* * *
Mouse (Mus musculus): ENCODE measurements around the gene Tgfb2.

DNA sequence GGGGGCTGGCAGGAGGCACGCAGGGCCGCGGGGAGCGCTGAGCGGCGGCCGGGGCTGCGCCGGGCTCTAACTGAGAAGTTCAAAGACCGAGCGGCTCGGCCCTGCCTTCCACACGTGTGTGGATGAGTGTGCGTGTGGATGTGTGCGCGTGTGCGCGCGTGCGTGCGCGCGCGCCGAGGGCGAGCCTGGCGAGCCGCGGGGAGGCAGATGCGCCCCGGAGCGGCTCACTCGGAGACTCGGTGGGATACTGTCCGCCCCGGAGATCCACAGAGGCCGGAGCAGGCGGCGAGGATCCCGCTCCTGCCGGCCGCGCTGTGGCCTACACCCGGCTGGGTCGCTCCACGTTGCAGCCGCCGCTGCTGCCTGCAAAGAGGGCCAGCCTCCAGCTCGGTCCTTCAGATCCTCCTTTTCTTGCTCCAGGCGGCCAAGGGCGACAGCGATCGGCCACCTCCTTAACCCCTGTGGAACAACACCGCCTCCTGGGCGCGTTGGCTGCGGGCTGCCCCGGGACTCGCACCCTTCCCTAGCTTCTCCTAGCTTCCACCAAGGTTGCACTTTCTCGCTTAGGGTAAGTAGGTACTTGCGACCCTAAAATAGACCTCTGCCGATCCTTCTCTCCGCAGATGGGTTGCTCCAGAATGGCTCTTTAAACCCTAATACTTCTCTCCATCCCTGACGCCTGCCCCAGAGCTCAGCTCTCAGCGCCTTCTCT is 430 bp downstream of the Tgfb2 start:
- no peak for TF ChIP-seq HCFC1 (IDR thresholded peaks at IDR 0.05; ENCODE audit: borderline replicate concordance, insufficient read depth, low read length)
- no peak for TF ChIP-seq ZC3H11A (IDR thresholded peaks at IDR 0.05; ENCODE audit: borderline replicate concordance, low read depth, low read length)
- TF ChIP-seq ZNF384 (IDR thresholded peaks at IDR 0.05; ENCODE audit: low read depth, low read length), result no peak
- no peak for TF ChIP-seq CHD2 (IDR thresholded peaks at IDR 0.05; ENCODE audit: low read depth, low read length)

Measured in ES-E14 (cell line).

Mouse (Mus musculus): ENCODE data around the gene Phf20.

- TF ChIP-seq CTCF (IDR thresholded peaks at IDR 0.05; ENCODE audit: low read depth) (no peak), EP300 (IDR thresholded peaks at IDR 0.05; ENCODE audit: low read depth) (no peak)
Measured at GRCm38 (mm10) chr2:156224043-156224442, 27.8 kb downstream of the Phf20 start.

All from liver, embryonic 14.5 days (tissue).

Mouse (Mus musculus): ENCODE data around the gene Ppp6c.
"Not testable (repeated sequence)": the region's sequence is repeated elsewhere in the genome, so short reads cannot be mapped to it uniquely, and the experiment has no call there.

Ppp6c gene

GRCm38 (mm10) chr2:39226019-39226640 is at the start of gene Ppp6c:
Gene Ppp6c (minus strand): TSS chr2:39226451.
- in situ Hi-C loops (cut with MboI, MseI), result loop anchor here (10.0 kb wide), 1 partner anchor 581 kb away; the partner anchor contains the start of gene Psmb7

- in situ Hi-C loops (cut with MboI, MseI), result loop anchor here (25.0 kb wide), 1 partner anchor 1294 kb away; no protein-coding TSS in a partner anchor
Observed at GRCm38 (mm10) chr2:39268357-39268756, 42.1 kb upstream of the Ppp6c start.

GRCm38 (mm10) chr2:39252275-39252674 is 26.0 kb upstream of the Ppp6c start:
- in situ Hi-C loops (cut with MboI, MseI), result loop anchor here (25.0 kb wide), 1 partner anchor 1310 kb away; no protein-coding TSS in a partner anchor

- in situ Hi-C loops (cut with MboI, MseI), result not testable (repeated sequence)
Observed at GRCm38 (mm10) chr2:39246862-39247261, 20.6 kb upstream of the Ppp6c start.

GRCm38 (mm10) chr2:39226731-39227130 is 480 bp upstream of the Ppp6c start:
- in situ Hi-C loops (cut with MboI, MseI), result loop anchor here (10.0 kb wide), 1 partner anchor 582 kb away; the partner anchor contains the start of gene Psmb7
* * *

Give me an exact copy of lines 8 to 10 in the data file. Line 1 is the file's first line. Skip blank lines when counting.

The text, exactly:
Mouse (Mus musculus): ENCODE data around the gene Phf20.

- TF ChIP-seq CTCF (IDR thresholded peaks at IDR 0.05; ENCODE audit: low read depth) (no peak), EP300 (IDR thresholded peaks at IDR 0.05; ENCODE audit: low read depth) (no peak)
Measured at GRCm38 (mm10) chr2:156224043-156224442, 27.8 kb downstream of the Phf20 start.